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Welcome to the Journal of Extension

The Journal of Extension creates opportunities for professionals and students to publish intellectual, creative work; nurtures emerging scholars and new authors for success; encourages professional development; and advances the theory and practice of the Cooperative Extension System.

JOE is a rigorous, peer-reviewed journal that brings the scholarship of university outreach and engagement to educators and practitioners around the world. Feature, Research in Brief, and Ideas at Work submissions undergo double-blind review, and Commentary and Tools of the Trade submissions are reviewed by the editor, Debbie Allen.

The acceptance rate for articles submitted to JOE is currently 25.5%.

For more information about JOE, consult the JOE FAQs. For more information about writing for JOE, consult the JOE Submission Guidelines and Help for JOE Authors.

April 2016 Volume 54 Number 2

Editor's Page

To expedite the publication process for JOE submissions, I am requiring that all prospective authors apply a manuscript submission checklist to their work before submitting it. In "New Requirement for JOE Authors," I explain my reasoning and identify benefits I expect will result from implementation of the checklist. In "April JOE," I spotlight articles about new methods for addressing less tangible aspects of Extension work, Extension professionals' use of new technologies to overcome long-standing and contemporary challenges, and other interesting topics.

Commentary

The Polarization of Agriculture: The Evolving Context of Extension Work
Martin, Michael J.
The general public's perceptions and attitudes about agriculture have become more diverse and divergent in recent years. Extension professionals can find themselves working with widely varied audiences whose members adhere to a range of agricultural values. This commentary focuses on how changes in agriculture have affected the work of Extension professionals. I argue that Extension professionals need to find ways to recognize what their own agricultural values are and to determine how those values will influence their work.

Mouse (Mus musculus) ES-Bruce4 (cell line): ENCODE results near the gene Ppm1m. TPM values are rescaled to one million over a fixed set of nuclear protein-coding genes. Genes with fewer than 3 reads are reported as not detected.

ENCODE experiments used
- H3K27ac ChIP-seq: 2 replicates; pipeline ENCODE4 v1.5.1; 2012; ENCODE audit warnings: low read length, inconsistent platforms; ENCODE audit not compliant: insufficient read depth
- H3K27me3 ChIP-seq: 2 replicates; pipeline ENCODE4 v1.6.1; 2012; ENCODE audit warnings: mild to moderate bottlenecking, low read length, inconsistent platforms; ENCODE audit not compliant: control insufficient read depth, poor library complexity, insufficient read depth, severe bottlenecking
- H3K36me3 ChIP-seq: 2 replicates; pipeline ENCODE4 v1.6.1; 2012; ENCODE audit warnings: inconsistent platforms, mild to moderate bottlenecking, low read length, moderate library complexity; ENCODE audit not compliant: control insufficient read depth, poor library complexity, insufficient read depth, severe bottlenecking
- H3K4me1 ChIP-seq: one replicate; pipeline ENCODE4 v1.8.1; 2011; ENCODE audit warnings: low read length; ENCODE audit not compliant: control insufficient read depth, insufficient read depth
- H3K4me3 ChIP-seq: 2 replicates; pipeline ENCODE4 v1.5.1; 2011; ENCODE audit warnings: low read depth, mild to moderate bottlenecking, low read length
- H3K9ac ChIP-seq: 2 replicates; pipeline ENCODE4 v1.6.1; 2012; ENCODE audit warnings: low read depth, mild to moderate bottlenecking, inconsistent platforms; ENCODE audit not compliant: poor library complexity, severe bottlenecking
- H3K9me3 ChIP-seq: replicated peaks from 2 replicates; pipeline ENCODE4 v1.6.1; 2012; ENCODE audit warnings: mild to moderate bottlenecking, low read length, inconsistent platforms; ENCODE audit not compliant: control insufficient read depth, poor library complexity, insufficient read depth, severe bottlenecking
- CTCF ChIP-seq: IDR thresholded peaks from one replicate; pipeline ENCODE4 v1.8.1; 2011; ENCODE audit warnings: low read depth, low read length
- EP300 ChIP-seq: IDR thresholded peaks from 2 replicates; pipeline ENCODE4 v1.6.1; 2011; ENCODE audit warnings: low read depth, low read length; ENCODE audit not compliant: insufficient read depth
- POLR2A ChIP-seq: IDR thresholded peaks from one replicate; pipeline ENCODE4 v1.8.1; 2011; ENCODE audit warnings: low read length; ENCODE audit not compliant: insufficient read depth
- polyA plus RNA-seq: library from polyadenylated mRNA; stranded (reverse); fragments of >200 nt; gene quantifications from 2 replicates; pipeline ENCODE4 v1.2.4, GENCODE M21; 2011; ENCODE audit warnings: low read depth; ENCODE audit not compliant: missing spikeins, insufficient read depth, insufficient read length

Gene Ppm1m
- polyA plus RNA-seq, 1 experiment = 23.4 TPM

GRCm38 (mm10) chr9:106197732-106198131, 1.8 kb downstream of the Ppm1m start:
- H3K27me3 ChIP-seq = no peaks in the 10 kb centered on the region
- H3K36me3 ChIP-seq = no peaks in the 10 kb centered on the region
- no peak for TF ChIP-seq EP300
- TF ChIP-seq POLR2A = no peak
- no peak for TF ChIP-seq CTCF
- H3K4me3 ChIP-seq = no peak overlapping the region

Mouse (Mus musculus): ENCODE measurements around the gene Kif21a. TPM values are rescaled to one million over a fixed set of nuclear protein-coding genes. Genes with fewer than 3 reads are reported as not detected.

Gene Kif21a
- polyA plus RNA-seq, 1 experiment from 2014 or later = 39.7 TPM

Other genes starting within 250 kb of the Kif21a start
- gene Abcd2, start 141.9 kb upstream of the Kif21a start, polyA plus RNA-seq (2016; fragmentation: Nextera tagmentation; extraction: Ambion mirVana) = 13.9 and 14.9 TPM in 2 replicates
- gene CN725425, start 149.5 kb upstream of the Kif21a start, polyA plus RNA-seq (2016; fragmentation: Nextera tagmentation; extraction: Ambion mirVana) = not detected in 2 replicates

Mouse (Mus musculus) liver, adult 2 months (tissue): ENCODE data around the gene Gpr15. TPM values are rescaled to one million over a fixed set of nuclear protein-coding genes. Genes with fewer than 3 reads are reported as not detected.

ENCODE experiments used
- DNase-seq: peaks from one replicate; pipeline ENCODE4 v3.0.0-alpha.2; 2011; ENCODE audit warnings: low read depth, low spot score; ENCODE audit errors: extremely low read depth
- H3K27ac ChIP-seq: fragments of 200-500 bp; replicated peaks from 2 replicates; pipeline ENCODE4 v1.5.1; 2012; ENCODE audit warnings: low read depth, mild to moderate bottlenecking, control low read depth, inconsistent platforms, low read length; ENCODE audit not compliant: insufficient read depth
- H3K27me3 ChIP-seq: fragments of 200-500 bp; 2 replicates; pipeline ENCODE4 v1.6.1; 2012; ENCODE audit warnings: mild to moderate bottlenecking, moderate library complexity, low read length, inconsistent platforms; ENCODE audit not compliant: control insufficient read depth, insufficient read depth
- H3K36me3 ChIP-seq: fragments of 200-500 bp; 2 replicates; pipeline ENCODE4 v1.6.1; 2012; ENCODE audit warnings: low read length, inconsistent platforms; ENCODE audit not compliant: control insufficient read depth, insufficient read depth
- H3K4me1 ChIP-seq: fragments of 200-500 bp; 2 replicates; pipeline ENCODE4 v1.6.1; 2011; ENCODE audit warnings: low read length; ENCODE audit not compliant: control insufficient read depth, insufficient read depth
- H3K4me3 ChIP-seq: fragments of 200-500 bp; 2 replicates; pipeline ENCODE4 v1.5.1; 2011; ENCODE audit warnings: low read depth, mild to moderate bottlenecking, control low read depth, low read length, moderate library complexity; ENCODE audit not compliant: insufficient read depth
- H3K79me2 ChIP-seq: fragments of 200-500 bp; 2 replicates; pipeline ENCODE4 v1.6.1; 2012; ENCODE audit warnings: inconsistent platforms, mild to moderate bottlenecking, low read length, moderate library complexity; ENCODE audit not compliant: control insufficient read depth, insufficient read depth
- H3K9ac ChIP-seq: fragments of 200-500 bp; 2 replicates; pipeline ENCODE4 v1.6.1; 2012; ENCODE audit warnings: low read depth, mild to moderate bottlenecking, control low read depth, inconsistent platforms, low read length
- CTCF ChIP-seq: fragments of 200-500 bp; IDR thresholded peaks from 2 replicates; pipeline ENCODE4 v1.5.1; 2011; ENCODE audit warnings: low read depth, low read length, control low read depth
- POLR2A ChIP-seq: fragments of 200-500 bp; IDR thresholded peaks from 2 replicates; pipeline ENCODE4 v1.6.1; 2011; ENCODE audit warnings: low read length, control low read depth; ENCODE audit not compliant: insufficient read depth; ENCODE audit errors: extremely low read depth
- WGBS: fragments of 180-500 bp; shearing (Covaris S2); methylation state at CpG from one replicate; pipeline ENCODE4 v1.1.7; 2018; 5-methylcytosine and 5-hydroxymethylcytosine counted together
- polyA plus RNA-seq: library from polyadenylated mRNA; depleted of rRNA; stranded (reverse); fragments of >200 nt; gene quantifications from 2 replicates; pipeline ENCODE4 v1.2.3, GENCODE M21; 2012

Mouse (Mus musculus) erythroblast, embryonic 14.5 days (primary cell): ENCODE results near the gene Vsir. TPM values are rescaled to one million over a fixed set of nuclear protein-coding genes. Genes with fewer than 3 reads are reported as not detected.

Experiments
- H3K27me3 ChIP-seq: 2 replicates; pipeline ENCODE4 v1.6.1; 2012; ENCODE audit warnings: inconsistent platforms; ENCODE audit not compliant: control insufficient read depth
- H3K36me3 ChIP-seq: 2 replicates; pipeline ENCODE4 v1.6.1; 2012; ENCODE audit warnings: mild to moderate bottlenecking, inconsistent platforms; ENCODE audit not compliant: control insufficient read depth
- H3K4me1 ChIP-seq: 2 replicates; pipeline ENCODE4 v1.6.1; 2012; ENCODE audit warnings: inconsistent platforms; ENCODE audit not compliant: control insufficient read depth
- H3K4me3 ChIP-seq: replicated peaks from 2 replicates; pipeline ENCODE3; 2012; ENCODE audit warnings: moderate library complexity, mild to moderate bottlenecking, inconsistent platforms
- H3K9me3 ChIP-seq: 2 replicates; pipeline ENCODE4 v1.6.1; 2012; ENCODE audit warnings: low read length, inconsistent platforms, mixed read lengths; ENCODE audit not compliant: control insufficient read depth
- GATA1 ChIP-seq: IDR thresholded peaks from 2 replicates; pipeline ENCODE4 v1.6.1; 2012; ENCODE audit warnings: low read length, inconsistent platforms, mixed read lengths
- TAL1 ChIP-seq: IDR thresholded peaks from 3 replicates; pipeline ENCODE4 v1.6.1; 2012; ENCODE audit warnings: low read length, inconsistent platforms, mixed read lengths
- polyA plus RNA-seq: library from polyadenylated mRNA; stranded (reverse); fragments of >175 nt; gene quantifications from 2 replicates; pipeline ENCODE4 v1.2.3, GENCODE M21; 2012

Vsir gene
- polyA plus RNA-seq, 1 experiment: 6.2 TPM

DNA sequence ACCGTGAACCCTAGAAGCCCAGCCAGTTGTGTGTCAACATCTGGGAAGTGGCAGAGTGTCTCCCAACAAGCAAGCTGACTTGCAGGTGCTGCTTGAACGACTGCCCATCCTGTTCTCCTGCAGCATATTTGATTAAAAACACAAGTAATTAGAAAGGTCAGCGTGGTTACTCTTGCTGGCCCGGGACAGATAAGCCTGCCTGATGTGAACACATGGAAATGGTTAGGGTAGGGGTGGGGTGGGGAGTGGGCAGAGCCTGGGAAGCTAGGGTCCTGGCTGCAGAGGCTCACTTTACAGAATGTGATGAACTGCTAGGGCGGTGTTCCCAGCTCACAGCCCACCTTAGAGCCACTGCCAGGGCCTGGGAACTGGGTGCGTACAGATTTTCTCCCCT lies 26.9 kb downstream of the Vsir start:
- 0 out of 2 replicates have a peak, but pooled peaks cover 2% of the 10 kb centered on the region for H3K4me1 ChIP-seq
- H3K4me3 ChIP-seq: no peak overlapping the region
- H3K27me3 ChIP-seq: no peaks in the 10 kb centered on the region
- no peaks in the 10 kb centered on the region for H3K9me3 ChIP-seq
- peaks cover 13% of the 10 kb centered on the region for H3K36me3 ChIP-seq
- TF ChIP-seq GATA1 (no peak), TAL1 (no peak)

Research In Brief

Personal Sustainability: Listening to Extension Staff and Observing Organizational Culture
Forstadt, Leslie; Fortune, Aileen

Evaluation of a Cooperative Extension Curriculum in Florida: Food Modification for Special Needs
Dahl, Wendy J.; Ford, Amanda L.; Radford, Allyson; Gal; Nancy J.

Educating Farmers' Market Consumers on Best Practices for Retaining Maximum Nutrient and Phytonutrient Levels in Local Produce
Ralston, Robin A.; Orr, Morgan; Goard, Linnette M.; Taylor, Christopher A.; Remley, Dan

Building Teen Futures with Underwater Robotics
Wallace, Michael L.; Freitas, William M.

Keeping It Safe: Aging in Place Among Rural Older Adults
Peek, Gina G.; Bishop, Alex J.

Ideas at Work

Wet Grain Delivery Advice: A Previously Impossible Extension Challenge Solved Through App Technology
Dvorak, Joseph; McNeill, Sam; Hardy, Clint

Using Modern Digital Photography Tools to Guide Management Decisions on Forested Land
Craft, Brandon; Barlow, Rebecca; Kush, John; Hemard, Charles

Building 4-H Program Capacity and Sustainability Through Collaborative Fee-Based Programs
Pellien, Tamara

Supercharging Chaperones: A Meeting Toolkit for Maximizing Learning for Youth and Chaperones
Brandt, Brian

Training Law Enforcement Officials on Responding to Equine Calls
Anderson, Kathleen P.; Stauffer, Gary; Stauffer, Monte; Anderson, Doug; Biodrowski, Kristie

Tools of the Trade

From Knowledge to Action: Tips for Encouraging and Measuring Program-Related Behavior Change
Chazdon, Scott; Horntvedt, Jody; Templin, Elizabeth

Volunteer Income Tax Assistance: A Community Coalition for Financial Education and Asset Building
Koonce, Joan; Scarrow, Andrea; Palmer, Lance

Using Social Media to Engage and Educate Teen Parents
Allen, Kim; Jolly, Christina; Barnes, Jenna

An Integrated Pest Management Tool for Evaluating Schools
Bennett, Blake; Hurley, Janet; Merchant, Mike

Food Safety Posters for Safe Handling of Leafy Greens
Rajagopal, Lakshman; Arendt, Susan W.; Shaw, Angela M.; Strohbehn, Catherine H.; Sauer, Kevin L.

Animal Agriculture in a Changing Climate Online Course: An Effective Tool for Creating Extension Competency
Whitefield, Elizabeth; Schmidt, David; Witt-Swanson, Lindsay; Smith, David; Pronto, Jennifer; Knox, Pam; Powers, Crystal

MG SPROUTS: A Project-in-a-Box Approach to Educational Programming
Dorn,Sheri; Slagle, Krissy

Resources for Underwater Robotics Education
Wallace, Michael L.; Freitas, William M.

Physical Activity: A Tool for Improving Health (Part 3—Recommended Amounts of Physical Activity for Optimal Health)
Gallaway, Patrick J.; Hongu, Nobuko